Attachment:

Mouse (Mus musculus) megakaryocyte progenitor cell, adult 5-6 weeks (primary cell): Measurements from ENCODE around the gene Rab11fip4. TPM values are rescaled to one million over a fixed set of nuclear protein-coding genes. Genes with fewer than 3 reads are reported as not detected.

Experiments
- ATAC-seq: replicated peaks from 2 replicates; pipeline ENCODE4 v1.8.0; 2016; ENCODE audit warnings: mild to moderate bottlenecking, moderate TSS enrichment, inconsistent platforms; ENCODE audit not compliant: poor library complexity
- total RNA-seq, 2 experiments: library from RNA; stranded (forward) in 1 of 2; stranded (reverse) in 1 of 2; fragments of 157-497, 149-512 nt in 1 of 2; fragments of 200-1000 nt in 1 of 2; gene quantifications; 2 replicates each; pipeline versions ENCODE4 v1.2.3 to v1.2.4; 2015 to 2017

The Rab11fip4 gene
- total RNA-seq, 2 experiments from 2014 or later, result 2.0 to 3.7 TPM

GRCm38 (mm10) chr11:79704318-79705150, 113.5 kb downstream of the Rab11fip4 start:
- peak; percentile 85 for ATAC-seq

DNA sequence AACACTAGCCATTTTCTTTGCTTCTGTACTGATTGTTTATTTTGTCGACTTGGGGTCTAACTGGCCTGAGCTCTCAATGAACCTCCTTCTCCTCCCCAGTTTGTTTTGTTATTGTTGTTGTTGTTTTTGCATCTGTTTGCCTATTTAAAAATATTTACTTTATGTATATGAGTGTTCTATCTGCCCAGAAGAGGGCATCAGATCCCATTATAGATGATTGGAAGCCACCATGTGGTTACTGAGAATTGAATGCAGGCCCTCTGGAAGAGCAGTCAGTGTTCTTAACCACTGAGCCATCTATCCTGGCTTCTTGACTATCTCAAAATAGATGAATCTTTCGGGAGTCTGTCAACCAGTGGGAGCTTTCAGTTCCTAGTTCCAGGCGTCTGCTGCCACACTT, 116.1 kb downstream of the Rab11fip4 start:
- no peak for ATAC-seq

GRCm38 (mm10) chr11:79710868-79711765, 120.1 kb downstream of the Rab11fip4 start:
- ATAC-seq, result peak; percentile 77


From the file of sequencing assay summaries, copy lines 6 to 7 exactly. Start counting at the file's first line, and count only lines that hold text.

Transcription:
- total RNA-seq, 2 experiments from 2014 or later, result 2.0 to 3.7 TPM

GRCm38 (mm10) chr11:79704318-79705150, 113.5 kb downstream of the Rab11fip4 start: